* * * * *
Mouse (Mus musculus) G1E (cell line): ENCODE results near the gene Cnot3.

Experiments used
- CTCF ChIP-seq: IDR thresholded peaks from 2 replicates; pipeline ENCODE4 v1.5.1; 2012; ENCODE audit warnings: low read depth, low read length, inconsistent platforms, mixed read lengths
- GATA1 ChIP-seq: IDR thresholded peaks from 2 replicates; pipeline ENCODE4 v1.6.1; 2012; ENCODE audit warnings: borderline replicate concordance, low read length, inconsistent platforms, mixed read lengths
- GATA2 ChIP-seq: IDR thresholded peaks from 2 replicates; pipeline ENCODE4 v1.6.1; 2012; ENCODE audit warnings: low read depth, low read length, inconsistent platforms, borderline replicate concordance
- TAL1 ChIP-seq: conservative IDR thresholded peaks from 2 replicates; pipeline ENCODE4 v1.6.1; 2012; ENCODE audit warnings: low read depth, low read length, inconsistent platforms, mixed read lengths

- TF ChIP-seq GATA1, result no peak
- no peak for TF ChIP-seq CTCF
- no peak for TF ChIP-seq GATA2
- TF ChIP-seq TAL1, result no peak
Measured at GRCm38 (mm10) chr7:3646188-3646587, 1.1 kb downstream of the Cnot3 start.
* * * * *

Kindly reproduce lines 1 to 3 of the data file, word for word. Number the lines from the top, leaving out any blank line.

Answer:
Mouse (Mus musculus) G1E (cell line): ENCODE results near the gene Cnot3.

Experiments used
- CTCF ChIP-seq: IDR thresholded peaks from 2 replicates; pipeline ENCODE4 v1.5.1; 2012; ENCODE audit warnings: low read depth, low read length, inconsistent platforms, mixed read lengths